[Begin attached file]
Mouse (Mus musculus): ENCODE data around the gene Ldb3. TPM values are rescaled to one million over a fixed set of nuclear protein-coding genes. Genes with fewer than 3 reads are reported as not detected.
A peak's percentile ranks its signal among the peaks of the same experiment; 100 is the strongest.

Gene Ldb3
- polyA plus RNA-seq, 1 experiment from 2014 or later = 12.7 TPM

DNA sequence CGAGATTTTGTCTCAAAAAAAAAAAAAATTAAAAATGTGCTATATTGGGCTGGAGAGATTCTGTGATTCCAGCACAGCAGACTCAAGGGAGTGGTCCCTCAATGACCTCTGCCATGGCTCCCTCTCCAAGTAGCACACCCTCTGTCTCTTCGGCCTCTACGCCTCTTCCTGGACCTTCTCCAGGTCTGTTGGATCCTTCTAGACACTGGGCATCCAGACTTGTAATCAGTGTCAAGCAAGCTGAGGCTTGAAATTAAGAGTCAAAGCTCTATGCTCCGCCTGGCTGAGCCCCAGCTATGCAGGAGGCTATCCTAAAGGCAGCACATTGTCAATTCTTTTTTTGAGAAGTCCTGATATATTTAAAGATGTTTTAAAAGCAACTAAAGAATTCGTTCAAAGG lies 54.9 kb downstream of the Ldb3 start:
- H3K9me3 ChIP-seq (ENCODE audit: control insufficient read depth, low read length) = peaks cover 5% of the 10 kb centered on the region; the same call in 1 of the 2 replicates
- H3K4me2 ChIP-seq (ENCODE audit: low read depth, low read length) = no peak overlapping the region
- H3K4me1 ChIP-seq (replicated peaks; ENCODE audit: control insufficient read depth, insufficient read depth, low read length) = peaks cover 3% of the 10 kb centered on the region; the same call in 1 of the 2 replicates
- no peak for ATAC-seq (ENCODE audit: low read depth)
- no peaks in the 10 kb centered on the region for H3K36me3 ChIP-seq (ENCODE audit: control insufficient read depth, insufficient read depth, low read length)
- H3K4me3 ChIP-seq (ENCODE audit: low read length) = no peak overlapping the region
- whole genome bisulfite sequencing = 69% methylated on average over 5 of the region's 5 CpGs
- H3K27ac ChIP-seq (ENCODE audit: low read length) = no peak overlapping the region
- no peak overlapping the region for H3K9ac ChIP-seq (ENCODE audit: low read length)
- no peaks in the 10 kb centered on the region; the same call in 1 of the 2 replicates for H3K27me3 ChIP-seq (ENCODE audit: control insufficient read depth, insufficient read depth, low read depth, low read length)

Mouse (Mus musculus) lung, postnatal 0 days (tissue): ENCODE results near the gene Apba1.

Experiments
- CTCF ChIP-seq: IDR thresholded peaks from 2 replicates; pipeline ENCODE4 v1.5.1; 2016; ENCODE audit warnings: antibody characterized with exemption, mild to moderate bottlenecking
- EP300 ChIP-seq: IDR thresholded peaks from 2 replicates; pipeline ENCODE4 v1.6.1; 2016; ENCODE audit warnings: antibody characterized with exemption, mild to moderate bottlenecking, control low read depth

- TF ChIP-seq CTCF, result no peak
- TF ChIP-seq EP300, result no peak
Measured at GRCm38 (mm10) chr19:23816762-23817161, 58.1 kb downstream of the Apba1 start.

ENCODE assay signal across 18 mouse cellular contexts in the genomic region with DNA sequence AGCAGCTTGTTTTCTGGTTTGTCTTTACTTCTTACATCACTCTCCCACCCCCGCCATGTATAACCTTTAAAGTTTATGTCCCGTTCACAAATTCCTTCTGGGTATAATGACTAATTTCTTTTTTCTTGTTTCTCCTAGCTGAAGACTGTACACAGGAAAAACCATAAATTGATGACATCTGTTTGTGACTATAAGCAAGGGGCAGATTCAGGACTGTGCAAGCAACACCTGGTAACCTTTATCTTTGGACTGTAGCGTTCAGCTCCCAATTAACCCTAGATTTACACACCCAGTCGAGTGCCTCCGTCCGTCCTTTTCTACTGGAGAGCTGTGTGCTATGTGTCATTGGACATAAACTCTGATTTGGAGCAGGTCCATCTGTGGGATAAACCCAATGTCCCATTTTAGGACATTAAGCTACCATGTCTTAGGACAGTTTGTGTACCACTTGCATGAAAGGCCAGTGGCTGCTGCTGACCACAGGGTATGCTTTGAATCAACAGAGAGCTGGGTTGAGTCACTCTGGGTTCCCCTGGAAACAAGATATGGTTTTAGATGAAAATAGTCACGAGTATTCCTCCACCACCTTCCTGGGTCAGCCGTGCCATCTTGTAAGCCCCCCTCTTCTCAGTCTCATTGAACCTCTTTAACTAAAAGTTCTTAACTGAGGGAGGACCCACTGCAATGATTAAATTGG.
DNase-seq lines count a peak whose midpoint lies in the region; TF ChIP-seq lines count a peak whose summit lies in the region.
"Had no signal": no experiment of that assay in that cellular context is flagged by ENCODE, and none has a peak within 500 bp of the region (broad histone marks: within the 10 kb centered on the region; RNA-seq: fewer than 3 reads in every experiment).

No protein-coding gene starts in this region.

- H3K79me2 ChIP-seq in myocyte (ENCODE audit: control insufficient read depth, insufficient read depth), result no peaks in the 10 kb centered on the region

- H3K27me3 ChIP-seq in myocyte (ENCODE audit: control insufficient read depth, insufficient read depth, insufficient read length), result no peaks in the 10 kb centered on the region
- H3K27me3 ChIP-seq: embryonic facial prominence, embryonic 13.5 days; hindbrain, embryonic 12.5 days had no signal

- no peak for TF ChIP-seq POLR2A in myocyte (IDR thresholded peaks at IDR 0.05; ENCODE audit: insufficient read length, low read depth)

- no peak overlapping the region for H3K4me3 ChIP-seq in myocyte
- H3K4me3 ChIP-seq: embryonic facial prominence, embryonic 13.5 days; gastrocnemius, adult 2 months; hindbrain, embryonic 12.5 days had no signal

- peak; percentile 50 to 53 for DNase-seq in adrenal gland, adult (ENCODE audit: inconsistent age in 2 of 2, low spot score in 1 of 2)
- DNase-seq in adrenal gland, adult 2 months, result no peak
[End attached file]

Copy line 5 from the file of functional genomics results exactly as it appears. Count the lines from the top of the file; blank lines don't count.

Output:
DNA sequence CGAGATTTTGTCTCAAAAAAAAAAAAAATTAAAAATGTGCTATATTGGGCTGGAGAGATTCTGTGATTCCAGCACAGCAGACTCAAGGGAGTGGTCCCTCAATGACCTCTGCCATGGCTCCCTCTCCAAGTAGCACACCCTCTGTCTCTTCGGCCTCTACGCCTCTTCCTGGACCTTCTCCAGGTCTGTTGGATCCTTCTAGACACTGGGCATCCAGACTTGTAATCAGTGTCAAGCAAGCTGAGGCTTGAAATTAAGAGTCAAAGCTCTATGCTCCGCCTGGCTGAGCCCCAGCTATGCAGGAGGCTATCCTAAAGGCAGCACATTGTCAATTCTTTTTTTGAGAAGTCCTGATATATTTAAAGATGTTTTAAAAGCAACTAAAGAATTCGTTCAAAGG lies 54.9 kb downstream of the Ldb3 start: